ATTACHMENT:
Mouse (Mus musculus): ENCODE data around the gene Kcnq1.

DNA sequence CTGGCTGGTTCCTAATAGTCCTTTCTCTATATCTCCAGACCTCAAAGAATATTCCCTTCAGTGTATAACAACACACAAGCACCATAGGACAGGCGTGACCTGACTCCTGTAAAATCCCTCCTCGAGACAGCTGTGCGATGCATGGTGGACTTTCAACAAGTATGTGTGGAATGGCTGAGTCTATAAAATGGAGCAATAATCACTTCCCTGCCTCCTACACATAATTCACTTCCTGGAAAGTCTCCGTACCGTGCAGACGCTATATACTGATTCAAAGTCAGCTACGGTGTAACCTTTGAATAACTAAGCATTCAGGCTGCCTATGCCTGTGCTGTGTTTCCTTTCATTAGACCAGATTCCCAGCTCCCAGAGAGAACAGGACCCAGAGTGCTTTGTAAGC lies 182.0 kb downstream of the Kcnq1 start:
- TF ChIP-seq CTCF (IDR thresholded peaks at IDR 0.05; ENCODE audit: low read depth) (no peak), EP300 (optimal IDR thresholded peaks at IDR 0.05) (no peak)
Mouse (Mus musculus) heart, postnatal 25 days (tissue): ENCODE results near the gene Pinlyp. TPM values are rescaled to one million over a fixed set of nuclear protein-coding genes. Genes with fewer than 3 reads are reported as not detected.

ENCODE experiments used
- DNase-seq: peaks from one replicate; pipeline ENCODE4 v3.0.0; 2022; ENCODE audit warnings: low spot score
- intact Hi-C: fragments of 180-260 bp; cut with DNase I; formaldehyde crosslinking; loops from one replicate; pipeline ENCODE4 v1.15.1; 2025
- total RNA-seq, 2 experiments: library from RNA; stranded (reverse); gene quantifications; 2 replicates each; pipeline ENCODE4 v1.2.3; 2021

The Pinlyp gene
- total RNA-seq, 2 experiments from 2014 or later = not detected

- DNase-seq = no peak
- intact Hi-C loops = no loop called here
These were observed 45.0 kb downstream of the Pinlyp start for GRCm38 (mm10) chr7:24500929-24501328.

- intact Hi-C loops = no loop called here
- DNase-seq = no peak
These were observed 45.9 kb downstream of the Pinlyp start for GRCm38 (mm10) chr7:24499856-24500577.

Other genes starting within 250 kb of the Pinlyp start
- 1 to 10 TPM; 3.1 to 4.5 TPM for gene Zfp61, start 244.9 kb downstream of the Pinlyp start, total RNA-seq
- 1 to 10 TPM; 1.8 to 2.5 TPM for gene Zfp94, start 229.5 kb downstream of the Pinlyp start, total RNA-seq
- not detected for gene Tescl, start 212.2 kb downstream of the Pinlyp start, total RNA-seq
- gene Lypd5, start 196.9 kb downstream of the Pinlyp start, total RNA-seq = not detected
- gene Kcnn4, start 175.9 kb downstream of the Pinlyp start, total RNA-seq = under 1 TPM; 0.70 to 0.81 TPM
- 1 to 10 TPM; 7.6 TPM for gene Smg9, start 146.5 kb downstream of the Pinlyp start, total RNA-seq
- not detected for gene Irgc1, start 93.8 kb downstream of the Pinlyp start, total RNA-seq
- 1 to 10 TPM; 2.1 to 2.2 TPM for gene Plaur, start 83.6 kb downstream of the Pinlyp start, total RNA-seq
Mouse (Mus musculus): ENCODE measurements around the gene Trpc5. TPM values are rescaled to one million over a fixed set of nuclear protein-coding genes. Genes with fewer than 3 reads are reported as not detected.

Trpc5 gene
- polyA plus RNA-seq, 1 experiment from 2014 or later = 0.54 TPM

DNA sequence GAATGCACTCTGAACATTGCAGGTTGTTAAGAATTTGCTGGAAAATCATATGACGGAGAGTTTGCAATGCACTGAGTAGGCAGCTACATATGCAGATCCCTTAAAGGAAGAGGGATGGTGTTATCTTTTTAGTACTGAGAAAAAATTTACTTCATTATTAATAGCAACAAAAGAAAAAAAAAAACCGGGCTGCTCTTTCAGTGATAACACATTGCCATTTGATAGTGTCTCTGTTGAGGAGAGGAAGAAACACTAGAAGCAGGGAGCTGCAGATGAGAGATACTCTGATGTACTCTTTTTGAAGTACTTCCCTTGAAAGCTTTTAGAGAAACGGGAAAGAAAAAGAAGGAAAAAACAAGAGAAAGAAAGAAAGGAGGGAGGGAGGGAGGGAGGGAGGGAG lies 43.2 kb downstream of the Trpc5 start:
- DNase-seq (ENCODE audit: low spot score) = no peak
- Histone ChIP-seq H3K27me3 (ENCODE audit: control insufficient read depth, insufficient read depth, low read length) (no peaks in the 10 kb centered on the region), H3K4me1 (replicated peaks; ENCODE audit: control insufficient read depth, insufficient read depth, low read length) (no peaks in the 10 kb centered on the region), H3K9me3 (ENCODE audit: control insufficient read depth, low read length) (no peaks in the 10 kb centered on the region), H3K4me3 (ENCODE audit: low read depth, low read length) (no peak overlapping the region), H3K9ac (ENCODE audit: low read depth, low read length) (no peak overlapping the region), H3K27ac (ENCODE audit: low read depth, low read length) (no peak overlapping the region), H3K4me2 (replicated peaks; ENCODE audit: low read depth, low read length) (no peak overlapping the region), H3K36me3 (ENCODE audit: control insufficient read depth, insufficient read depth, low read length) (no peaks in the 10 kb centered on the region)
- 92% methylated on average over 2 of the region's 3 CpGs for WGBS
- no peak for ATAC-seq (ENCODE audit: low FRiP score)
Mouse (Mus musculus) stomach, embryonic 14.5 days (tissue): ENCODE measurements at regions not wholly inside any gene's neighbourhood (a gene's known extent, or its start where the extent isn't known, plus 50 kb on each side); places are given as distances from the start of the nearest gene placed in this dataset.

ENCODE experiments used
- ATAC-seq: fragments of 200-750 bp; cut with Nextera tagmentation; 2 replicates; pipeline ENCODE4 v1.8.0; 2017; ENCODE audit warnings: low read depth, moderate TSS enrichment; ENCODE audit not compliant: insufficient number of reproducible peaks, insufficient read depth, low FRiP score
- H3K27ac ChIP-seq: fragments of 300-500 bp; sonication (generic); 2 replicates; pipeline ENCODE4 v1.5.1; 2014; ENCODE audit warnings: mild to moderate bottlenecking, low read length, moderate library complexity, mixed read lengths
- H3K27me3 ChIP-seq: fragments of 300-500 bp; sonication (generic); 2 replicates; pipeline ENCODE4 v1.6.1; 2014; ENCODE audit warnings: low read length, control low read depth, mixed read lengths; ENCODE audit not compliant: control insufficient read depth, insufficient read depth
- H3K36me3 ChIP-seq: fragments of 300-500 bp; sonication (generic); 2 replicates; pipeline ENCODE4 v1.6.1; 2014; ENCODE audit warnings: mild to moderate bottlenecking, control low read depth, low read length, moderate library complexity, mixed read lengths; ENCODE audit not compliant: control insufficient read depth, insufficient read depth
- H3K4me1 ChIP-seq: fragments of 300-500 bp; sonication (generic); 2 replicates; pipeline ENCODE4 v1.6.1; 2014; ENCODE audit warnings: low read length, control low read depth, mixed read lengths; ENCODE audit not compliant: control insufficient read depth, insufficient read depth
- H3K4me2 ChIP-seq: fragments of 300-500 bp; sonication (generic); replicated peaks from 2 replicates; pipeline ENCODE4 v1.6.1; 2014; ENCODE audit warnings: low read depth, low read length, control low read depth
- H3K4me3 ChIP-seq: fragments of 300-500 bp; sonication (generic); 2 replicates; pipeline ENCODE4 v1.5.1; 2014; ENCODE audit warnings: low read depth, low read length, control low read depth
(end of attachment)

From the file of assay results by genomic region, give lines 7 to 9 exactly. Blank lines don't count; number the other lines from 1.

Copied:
- intact Hi-C: fragments of 180-260 bp; cut with DNase I; formaldehyde crosslinking; loops from one replicate; pipeline ENCODE4 v1.15.1; 2025
- total RNA-seq, 2 experiments: library from RNA; stranded (reverse); gene quantifications; 2 replicates each; pipeline ENCODE4 v1.2.3; 2021

The Pinlyp gene